The photography community was abuzz when Lomography – the makers of plastic lens art film cameras – unveiled a fund raising campaign at Kickstarter.com to produce the Petzval (D)SLR Arts Lens two weeks ago. The campaign has now garnered more than US$1 million, surpassing the original US$100,000 goal by more than 10 times.
It is not difficult to see why this lens has created immense interest. The original Petzval lens was widely used as a portraiture lens more than 170 years ago and it created sharp images in the centre of the frame with a swirly, out-of-focus effect in the background due to its design.
The Petzval look is so unique that it is close to impossible to recreate the same effect in post-editing software. Now the modern take on the Petzval lens, a 85mm model, will bring the same effect to this century’s digital cameras.
Centre is focused, but areas behind the subject have a deliciously swirly effect to reinforce the subject matter.
Lomography has even upped the bling factor by casting the lens entirely from brass, the exact way it was first introduced by mathematics professor Joseph Petzval of the University of Vienna in 1840.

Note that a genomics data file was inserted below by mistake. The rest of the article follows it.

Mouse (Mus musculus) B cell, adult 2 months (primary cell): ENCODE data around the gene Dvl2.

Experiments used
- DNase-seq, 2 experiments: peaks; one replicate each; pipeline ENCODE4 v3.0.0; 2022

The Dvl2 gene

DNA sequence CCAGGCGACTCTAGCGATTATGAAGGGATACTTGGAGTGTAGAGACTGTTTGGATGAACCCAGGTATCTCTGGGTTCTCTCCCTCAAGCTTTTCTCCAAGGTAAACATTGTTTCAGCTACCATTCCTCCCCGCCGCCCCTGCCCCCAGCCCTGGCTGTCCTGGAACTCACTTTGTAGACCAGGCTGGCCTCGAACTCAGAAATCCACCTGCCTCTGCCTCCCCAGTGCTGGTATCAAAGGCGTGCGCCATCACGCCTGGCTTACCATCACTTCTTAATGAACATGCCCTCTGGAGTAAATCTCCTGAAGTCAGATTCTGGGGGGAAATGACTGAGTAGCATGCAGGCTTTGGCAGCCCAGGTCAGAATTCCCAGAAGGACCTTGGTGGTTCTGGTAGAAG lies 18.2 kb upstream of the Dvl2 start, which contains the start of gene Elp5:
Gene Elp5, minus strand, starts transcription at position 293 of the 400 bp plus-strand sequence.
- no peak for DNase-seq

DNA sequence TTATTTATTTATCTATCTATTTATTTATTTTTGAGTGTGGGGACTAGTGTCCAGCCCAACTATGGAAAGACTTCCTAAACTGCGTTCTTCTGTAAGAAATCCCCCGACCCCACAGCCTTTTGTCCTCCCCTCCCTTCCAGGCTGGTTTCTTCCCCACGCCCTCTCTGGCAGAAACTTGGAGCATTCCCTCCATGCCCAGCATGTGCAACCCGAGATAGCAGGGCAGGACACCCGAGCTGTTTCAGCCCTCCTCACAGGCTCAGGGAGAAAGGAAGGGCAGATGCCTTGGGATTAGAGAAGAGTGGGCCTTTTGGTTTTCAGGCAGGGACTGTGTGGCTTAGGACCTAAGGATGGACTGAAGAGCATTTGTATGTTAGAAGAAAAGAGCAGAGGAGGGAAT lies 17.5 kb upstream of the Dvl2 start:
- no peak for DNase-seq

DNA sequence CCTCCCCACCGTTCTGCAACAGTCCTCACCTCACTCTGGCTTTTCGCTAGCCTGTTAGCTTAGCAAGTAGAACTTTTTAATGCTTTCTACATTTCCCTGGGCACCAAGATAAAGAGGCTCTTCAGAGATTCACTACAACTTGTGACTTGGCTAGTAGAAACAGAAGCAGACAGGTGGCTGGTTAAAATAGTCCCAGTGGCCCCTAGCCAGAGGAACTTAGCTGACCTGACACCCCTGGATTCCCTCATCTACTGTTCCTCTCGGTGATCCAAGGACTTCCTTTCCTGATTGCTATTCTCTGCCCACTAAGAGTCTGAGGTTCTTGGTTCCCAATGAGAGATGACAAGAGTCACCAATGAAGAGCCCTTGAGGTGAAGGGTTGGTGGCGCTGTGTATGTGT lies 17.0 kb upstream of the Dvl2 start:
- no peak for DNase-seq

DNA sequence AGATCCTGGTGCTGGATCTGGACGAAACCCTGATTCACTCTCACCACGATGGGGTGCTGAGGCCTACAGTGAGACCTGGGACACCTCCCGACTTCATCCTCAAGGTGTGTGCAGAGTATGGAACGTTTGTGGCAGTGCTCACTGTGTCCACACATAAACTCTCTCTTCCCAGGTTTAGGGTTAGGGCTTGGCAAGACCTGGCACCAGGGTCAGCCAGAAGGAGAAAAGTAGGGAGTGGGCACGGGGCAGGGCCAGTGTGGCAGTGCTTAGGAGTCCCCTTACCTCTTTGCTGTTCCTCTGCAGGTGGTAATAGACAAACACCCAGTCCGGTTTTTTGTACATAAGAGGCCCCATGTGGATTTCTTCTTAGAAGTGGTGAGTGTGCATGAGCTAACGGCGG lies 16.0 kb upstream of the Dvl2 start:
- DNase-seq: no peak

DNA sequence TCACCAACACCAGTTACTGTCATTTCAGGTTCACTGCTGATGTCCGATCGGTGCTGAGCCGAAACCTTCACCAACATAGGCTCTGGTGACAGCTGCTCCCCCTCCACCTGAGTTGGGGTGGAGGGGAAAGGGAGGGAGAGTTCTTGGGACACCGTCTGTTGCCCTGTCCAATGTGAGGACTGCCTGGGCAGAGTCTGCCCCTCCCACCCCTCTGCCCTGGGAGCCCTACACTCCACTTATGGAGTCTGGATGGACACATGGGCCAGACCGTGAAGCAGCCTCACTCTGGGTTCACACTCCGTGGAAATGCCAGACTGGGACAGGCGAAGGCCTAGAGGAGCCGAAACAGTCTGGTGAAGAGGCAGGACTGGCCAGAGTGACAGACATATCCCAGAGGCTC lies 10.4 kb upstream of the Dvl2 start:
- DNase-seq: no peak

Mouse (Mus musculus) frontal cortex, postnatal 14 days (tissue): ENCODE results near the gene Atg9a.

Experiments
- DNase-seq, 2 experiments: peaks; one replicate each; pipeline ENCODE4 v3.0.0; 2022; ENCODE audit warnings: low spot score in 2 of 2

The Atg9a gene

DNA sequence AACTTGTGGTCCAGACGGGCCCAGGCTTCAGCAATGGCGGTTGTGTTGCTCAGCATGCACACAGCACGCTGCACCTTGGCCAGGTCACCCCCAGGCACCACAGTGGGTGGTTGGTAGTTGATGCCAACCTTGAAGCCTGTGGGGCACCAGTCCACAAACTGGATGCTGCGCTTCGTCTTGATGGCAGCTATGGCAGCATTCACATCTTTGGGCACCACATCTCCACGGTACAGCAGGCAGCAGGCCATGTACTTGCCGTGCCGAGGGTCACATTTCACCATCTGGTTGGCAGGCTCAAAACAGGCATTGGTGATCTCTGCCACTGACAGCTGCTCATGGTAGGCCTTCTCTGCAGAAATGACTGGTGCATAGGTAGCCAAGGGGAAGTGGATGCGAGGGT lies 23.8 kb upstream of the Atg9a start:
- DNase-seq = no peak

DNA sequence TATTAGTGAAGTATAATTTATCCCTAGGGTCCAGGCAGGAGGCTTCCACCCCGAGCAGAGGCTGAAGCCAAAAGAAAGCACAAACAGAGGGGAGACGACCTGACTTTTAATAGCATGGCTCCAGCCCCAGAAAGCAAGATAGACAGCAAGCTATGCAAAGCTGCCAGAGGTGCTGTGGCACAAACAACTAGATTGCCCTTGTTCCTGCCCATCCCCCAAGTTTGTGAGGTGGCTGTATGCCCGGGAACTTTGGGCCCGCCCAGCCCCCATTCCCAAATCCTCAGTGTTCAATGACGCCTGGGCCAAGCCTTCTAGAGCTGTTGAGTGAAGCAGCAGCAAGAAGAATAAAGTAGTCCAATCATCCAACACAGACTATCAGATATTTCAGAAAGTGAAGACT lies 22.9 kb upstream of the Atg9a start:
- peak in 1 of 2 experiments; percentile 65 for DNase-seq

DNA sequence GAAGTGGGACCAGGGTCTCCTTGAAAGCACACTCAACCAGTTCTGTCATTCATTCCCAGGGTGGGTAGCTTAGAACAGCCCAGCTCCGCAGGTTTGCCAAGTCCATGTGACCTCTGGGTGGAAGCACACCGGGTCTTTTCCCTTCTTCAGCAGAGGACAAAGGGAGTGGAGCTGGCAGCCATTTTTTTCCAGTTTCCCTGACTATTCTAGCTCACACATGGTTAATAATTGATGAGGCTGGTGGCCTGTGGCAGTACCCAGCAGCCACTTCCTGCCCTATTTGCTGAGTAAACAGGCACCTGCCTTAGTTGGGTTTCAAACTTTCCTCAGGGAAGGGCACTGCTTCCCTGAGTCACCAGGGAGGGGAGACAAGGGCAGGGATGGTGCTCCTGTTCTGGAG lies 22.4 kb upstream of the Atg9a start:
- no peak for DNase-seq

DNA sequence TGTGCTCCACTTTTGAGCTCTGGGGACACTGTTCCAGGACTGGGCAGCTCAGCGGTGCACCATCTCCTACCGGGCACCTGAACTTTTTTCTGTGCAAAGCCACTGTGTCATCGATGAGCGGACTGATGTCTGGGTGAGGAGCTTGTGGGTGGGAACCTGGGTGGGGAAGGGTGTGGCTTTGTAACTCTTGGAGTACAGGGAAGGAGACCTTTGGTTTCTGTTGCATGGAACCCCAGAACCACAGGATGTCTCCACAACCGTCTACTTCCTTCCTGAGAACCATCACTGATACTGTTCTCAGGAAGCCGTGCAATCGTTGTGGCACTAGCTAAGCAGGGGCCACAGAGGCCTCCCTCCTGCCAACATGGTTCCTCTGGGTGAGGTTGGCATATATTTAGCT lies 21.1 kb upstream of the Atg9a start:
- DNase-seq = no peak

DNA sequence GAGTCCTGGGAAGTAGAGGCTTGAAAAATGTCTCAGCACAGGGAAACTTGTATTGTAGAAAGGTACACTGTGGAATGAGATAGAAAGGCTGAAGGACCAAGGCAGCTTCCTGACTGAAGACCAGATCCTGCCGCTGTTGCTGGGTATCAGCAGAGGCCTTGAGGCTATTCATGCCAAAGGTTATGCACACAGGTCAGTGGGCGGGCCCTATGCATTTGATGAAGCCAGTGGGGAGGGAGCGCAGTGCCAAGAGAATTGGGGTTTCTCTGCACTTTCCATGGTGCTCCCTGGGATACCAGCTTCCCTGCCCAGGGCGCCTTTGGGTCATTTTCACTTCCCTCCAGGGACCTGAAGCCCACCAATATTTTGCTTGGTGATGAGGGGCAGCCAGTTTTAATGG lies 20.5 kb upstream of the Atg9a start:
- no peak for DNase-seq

Made by the famous Russian lens maker Zenit, the new Petzval lens is designed and re-engineered to mount onto modern DSLR cameras from Nikon and Canon so that the swirly bokeh effect can be seen on both digital still images and video clips with all their modern conveniences – except for the lack of auto-focus.
The Waterhouse Plate Aperture System. You just need to place the desired aperture plate into the slot.
What’s even more interesting is the 85mm lens’ ability to absorb more light by allowing the use of aperture f2.2 so that night shots is possible without the tripod. It also produces an even shallower depth of field to create even more “delicious” blur to the background.
The Kickstarter fund raising is still in progress. The lens is expected to be delivered in March 2014.